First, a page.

Summing up the differences in the movies…….. one was a serious drama, one was a comedy, one had mostly unknown actors, one was studded with famous performers, one developed the characters and let you see what their personal lives were like, one had more introspective singular characters and you never met the other people in their lives, one entertained me and kept me engaged and the other put me to sleep. 

I am going against convention with my evaluation of these movies. The Way received an 81% audience approval rating on the famous Rotten Tomatoes Review page and The Big Year only a 53%. 

Two movies. Same, same but different. What next? I wonder what movies I’ll take in next week. Being able to see more movies is one of the nice things about being retired and living in a city with a dozen different theatres. 


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Winnipeg’s Millennium Library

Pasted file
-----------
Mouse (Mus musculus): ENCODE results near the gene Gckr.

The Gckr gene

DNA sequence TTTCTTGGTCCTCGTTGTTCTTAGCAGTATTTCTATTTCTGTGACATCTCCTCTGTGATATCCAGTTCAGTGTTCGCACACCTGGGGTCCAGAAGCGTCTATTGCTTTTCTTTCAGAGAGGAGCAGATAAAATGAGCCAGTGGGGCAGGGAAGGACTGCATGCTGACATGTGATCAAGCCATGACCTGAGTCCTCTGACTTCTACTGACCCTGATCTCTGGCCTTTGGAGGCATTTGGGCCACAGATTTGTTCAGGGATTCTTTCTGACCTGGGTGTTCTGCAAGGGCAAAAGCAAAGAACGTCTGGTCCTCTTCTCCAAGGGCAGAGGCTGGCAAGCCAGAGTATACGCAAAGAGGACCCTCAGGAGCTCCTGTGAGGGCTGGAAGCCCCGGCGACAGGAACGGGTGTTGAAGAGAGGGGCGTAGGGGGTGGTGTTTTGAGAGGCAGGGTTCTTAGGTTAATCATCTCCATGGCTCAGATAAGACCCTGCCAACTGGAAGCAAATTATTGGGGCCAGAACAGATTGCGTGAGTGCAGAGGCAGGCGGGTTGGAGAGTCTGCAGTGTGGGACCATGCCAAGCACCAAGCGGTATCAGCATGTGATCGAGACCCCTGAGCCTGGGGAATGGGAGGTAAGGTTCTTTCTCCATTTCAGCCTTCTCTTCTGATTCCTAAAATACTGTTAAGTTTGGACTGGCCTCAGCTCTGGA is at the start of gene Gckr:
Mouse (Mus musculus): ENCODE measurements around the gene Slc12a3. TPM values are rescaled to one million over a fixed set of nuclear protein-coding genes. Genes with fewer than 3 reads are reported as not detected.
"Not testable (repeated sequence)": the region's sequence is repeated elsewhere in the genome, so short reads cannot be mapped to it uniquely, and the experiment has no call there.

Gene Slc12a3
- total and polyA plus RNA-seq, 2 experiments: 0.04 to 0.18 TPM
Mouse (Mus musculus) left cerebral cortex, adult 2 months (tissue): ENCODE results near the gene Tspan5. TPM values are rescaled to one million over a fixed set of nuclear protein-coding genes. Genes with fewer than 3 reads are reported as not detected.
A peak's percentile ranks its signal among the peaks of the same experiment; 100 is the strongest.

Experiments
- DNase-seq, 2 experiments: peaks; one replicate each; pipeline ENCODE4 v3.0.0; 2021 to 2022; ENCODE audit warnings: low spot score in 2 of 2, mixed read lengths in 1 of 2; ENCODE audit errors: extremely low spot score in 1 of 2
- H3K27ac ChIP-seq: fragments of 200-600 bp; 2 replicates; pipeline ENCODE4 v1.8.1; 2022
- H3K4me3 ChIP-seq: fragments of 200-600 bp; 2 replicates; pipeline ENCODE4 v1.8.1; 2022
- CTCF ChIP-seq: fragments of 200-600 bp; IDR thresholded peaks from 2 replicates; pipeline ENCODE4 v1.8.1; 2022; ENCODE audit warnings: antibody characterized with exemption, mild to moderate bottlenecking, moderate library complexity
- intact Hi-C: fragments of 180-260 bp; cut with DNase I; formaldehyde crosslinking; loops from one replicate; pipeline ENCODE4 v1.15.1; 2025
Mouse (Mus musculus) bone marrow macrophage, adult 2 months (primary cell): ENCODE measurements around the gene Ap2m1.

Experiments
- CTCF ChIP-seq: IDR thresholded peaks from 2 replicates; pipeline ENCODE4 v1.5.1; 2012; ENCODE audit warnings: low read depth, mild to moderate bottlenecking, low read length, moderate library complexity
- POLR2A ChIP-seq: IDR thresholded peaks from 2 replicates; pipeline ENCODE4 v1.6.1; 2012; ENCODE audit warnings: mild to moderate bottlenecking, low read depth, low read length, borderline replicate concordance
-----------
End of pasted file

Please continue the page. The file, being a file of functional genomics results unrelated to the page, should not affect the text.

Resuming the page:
This week I had a personal tour of Winnipeg’s Millennium Library from Irmy Nikkel who heads the library’s Support Services department. I got to know Irmy, a Steinbach native, when she was the head librarian at the Jake Epp Library in Steinbach and I was serving on the Board of Directors there.

Now Irmy provides leadership to seventeen employees whose task it is to order, unpack, catalogue and process the 208,206 new items added to the city’s library collection annually. Winnipeg has twenty libraries, the main Millennium Library, which happens to be less than a ten minute walk from my home, and nineteen branch libraries. The giant stuffed moose Irmy is petting in this photo is in the library lobby for this year in recognition of Parks Canada’s 100th anniversary. 

I always access the library via the Skywalk, a covered walkway that allows patrons to walk to the MTS Centre or Portage Place indoors from the Millennium Library. The first thing that greets you as you enter from the Skywalk is this art piece by Cliff Eyland called Untitled. It contains over 2000 index-card sized paintings mounted on the wall, floor to ceiling. Irmy told me the artist is constantly adding to it, so it is a true work in progress.

There are binoculars in the Skywalk so you can look at the smaller paintings in the artwork up close if you like. The index cards are reminiscent of the cards that used to be in the card catalogues used to search for library materials before the advent of the computer.